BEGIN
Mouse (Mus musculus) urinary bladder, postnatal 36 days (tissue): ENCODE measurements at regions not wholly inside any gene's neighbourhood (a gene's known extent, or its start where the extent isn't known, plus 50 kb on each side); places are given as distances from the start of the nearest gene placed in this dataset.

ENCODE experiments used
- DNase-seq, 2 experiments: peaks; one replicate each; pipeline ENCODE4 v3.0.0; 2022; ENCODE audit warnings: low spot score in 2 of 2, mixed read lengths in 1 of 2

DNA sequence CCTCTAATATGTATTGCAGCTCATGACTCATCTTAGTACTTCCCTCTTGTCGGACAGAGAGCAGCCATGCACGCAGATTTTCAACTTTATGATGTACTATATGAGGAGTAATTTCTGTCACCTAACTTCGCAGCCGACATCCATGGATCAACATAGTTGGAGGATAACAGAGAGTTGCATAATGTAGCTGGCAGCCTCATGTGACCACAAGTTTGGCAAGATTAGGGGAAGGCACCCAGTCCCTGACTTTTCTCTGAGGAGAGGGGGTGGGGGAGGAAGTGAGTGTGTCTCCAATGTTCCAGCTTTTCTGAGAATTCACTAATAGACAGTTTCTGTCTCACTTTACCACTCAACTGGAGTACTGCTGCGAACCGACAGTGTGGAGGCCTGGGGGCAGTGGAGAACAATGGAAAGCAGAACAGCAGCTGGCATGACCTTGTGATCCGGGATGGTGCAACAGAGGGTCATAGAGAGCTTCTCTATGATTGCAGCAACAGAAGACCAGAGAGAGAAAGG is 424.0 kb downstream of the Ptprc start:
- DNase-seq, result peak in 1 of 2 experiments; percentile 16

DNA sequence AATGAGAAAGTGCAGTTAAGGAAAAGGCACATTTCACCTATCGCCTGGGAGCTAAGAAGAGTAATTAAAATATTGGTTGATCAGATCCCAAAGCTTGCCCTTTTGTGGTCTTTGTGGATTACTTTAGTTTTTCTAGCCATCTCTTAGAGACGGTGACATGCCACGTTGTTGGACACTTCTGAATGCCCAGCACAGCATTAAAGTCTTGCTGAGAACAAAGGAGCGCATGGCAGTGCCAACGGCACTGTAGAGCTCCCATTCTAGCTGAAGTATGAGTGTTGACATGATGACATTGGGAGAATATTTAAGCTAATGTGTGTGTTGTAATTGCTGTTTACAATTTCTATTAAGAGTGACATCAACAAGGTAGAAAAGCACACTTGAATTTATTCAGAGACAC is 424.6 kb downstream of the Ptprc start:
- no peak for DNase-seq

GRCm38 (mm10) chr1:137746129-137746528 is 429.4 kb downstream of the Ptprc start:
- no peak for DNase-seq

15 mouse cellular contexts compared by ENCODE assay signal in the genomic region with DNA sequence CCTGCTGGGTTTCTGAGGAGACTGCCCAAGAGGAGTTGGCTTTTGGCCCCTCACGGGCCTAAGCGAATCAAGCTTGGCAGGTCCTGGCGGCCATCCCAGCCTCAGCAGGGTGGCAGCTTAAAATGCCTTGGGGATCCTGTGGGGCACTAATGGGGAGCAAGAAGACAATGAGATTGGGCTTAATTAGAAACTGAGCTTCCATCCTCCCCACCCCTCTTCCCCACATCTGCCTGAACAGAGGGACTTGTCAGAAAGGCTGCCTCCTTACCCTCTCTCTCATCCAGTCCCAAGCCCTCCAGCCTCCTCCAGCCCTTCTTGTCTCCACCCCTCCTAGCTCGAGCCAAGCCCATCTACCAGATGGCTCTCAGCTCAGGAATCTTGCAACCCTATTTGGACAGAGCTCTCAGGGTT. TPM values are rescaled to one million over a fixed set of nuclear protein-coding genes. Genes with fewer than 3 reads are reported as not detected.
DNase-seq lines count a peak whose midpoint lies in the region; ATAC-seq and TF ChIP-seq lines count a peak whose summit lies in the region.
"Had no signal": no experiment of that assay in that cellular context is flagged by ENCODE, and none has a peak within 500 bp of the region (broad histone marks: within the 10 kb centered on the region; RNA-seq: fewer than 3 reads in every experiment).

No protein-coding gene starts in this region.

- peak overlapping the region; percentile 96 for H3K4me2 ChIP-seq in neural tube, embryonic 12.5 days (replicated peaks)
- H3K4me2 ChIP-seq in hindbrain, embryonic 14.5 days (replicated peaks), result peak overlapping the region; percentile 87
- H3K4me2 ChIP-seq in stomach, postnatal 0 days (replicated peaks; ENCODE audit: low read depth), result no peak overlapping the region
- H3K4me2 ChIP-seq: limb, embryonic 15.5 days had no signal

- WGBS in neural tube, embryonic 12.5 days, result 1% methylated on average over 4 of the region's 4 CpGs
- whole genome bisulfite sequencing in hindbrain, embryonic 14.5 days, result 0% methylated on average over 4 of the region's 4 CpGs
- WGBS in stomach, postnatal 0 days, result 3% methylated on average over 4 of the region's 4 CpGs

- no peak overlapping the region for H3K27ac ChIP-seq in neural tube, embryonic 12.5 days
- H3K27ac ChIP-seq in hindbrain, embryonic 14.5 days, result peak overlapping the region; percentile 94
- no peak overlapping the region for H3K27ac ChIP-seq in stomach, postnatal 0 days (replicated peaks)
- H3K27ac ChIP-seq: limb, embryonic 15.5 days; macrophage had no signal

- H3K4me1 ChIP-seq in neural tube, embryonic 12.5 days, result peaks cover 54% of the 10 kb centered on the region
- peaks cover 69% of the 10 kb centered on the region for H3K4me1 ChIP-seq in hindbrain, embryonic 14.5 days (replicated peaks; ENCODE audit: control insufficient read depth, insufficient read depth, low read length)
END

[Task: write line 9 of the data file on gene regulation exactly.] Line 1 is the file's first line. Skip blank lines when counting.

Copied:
- no peak for DNase-seq